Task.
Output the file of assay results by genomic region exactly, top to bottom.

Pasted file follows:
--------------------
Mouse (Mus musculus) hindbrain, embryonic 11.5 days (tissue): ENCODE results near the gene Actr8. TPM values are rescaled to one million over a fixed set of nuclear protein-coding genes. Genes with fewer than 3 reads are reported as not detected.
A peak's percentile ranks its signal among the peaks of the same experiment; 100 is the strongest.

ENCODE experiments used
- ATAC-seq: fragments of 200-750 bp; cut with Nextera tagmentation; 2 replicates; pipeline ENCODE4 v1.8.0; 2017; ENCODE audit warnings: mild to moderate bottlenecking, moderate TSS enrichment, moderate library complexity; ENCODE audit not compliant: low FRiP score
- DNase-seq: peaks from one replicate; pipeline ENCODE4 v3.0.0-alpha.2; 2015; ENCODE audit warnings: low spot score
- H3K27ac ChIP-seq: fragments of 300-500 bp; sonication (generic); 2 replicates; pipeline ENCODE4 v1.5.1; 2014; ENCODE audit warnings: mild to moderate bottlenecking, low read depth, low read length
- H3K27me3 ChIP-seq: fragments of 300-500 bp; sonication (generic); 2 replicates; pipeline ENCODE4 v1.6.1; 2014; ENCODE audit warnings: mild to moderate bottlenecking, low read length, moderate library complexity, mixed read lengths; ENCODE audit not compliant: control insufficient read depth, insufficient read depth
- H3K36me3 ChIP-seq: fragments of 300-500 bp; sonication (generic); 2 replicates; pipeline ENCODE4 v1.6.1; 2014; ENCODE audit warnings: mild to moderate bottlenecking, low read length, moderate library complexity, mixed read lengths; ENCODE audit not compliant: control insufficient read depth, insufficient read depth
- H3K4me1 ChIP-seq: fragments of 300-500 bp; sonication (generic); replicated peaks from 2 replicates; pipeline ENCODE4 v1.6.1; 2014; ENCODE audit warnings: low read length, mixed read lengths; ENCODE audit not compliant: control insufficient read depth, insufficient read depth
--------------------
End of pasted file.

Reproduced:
Mouse (Mus musculus) hindbrain, embryonic 11.5 days (tissue): ENCODE results near the gene Actr8. TPM values are rescaled to one million over a fixed set of nuclear protein-coding genes. Genes with fewer than 3 reads are reported as not detected.
A peak's percentile ranks its signal among the peaks of the same experiment; 100 is the strongest.

ENCODE experiments used
- ATAC-seq: fragments of 200-750 bp; cut with Nextera tagmentation; 2 replicates; pipeline ENCODE4 v1.8.0; 2017; ENCODE audit warnings: mild to moderate bottlenecking, moderate TSS enrichment, moderate library complexity; ENCODE audit not compliant: low FRiP score
- DNase-seq: peaks from one replicate; pipeline ENCODE4 v3.0.0-alpha.2; 2015; ENCODE audit warnings: low spot score
- H3K27ac ChIP-seq: fragments of 300-500 bp; sonication (generic); 2 replicates; pipeline ENCODE4 v1.5.1; 2014; ENCODE audit warnings: mild to moderate bottlenecking, low read depth, low read length
- H3K27me3 ChIP-seq: fragments of 300-500 bp; sonication (generic); 2 replicates; pipeline ENCODE4 v1.6.1; 2014; ENCODE audit warnings: mild to moderate bottlenecking, low read length, moderate library complexity, mixed read lengths; ENCODE audit not compliant: control insufficient read depth, insufficient read depth
- H3K36me3 ChIP-seq: fragments of 300-500 bp; sonication (generic); 2 replicates; pipeline ENCODE4 v1.6.1; 2014; ENCODE audit warnings: mild to moderate bottlenecking, low read length, moderate library complexity, mixed read lengths; ENCODE audit not compliant: control insufficient read depth, insufficient read depth
- H3K4me1 ChIP-seq: fragments of 300-500 bp; sonication (generic); replicated peaks from 2 replicates; pipeline ENCODE4 v1.6.1; 2014; ENCODE audit warnings: low read length, mixed read lengths; ENCODE audit not compliant: control insufficient read depth, insufficient read depth